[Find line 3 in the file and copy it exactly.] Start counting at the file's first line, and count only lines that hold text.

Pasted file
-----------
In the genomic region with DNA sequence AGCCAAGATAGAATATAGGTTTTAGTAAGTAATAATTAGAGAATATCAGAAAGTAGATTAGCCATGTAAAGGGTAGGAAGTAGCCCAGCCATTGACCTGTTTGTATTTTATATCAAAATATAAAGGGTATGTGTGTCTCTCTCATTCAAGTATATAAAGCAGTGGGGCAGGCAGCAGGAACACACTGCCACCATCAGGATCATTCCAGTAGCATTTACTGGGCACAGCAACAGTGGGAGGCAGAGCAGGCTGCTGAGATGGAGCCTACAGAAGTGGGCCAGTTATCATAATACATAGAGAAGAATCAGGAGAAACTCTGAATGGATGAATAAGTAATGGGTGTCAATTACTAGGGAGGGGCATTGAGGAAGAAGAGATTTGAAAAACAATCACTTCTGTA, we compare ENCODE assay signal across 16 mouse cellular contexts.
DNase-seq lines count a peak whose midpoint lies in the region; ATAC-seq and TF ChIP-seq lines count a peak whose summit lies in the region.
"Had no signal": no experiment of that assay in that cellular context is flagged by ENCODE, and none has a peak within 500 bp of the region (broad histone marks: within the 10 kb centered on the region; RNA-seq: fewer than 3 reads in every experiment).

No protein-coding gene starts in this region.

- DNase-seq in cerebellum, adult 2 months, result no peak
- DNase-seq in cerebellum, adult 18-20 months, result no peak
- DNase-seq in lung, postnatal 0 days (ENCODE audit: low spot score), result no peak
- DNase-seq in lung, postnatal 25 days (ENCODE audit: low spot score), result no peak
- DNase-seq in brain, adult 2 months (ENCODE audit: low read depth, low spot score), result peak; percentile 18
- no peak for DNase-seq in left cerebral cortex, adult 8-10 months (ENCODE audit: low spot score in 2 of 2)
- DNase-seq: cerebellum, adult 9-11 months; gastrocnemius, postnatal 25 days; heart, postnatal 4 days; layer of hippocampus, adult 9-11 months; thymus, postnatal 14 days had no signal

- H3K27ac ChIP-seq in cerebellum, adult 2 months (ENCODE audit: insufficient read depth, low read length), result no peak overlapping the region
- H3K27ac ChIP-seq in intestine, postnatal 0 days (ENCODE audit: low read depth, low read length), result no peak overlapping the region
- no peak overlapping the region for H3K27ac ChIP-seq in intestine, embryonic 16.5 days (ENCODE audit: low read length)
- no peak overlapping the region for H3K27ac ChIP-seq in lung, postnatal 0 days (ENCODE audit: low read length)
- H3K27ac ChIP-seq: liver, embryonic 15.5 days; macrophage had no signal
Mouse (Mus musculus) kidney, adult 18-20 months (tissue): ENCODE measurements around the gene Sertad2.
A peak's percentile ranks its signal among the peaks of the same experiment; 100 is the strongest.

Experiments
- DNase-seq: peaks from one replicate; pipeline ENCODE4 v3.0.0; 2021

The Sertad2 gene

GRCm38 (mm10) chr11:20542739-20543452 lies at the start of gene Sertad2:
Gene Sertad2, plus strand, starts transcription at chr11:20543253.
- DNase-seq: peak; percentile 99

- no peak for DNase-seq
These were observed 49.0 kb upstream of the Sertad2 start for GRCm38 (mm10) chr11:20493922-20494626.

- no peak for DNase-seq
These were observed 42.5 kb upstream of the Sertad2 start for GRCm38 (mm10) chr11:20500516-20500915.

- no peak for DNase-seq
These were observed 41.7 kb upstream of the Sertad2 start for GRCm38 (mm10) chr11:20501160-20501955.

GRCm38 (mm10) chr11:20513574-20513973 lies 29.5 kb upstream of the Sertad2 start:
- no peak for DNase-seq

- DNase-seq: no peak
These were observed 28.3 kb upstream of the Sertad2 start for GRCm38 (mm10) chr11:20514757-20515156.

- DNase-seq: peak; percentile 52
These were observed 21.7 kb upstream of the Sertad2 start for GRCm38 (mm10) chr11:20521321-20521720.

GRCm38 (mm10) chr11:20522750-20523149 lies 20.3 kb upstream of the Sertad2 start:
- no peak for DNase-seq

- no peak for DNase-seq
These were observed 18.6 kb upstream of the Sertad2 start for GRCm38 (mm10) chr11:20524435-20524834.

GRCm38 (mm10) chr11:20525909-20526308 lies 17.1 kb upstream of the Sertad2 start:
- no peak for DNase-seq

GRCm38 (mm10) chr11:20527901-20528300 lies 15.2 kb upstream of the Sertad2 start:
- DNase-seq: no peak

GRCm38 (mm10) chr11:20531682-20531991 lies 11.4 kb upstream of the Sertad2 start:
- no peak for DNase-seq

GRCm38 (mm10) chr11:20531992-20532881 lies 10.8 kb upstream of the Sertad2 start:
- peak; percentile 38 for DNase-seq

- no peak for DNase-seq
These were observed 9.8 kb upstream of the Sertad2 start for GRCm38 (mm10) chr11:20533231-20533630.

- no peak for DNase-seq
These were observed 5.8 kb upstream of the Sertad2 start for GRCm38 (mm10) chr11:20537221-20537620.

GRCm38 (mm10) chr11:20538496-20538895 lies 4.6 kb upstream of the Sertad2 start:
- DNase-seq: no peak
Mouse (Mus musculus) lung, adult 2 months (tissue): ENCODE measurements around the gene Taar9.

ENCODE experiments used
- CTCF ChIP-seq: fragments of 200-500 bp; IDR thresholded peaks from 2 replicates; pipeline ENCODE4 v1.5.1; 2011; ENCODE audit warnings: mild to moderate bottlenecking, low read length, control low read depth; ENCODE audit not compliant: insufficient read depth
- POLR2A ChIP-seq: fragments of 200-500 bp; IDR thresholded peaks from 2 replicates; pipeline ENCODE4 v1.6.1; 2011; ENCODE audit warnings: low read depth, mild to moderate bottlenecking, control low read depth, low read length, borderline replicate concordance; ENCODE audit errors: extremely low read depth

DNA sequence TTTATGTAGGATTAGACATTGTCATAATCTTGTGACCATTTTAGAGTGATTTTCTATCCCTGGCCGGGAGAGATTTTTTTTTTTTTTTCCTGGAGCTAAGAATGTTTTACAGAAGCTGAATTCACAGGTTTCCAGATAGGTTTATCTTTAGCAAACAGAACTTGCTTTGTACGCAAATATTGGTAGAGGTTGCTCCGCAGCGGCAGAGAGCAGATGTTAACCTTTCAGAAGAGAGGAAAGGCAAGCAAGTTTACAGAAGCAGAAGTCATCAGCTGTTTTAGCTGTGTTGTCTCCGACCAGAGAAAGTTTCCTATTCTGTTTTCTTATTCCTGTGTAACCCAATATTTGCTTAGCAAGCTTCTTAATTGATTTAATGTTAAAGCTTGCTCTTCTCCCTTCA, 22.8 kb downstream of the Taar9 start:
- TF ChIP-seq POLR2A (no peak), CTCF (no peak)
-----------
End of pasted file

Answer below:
"Had no signal": no experiment of that assay in that cellular context is flagged by ENCODE, and none has a peak within 500 bp of the region (broad histone marks: within the 10 kb centered on the region; RNA-seq: fewer than 3 reads in every experiment).